“Sergey’s Search”, in this month’s Wired (http://www.wired.com/magazine/2010/06/storyboard-sergey-parkinsons/) starts with the fact that Google co-founder Sergey Brin knows he is at a higher genetic disposition to develop Parkinson’s disease. It’s helpful that his wife is a founder of 23andme, an online genetic testing firm. And not surprising that given his genetic predisposition, massive fortune, Stanford computer science background and subsequent Google enterprise, that he would invest in advancing Parkinson’s research with a non-traditional, information-theory/computing orientation.
This orientation inverts traditional biomedical research on it’s head, from an emphasis on small, “purer” data sets to “tons of data, a deluge of information, and then wade in, searching for patterns or correlations”, sometimes referred to as an “exaflood” of data. The article mentions that Jim Gray (Microsoft research and computer scientist) believes that the evolution away from the practice of proposing and then testing an hypothesis to looking for patterns in the data would revolutionize scientific research. Andy Grove, also a Parkinson’s sufferer, has called for a “cultural revolution” in scientific research.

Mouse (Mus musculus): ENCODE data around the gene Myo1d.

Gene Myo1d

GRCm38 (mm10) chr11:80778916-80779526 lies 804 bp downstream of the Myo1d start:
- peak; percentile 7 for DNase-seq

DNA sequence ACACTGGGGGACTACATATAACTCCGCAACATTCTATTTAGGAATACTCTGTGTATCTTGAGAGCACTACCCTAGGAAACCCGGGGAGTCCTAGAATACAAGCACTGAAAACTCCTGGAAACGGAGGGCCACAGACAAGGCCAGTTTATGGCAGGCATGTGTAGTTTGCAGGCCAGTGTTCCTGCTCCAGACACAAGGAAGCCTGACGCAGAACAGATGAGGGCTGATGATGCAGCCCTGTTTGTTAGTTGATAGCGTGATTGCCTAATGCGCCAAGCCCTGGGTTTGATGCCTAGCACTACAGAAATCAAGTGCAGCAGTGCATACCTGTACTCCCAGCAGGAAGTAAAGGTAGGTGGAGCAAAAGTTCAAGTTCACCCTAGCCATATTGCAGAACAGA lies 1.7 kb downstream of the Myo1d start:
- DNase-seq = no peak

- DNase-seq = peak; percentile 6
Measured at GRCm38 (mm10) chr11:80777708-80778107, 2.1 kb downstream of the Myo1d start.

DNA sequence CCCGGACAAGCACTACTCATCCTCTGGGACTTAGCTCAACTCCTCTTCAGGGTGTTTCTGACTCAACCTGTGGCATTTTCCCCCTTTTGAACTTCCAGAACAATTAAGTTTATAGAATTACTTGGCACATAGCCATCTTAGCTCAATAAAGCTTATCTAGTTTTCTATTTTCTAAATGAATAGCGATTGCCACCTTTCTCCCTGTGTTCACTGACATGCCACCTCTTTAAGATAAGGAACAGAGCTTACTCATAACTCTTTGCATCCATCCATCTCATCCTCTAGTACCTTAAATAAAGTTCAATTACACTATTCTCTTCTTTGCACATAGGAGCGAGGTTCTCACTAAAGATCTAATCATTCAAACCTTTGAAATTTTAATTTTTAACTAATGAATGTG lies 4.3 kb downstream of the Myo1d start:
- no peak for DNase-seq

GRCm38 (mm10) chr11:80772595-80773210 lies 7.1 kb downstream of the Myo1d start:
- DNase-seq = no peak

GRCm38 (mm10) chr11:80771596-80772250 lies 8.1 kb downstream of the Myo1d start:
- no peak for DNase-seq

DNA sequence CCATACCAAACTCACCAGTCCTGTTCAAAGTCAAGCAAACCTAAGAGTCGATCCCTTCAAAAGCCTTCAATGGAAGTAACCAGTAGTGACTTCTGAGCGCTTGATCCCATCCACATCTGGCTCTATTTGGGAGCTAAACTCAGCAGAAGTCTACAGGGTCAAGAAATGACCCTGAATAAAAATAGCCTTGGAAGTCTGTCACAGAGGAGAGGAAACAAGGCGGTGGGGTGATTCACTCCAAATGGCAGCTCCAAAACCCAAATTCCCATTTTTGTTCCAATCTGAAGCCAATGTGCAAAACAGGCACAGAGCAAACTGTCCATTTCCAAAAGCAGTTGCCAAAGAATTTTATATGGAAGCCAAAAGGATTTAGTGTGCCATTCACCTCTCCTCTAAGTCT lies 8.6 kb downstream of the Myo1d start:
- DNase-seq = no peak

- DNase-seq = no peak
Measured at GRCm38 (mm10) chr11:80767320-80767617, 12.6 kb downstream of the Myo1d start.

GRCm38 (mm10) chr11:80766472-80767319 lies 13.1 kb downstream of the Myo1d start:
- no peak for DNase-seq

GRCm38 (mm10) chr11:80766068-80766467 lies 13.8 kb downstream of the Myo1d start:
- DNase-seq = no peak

Beyond the direct implications for biotech research (which is significant in itself), it also made me think about research in support of strategy development. How often have you felt that someone had an answer or scenario in mind and was just looking for confirmation as you entered the data gathering stage? I can remember on more than one occasion working with my colleagues to suspend the need to fill in the white spaces with new product ideas and to yield to wading in the thick of the information and see what patterns emerge. The best strategies, that are robust enough to stand up to a multifaceted review (market, competition, core competencies, technology, distribution, etc.) and yield sustainable competitive advantage, are often the result of just such data explorations.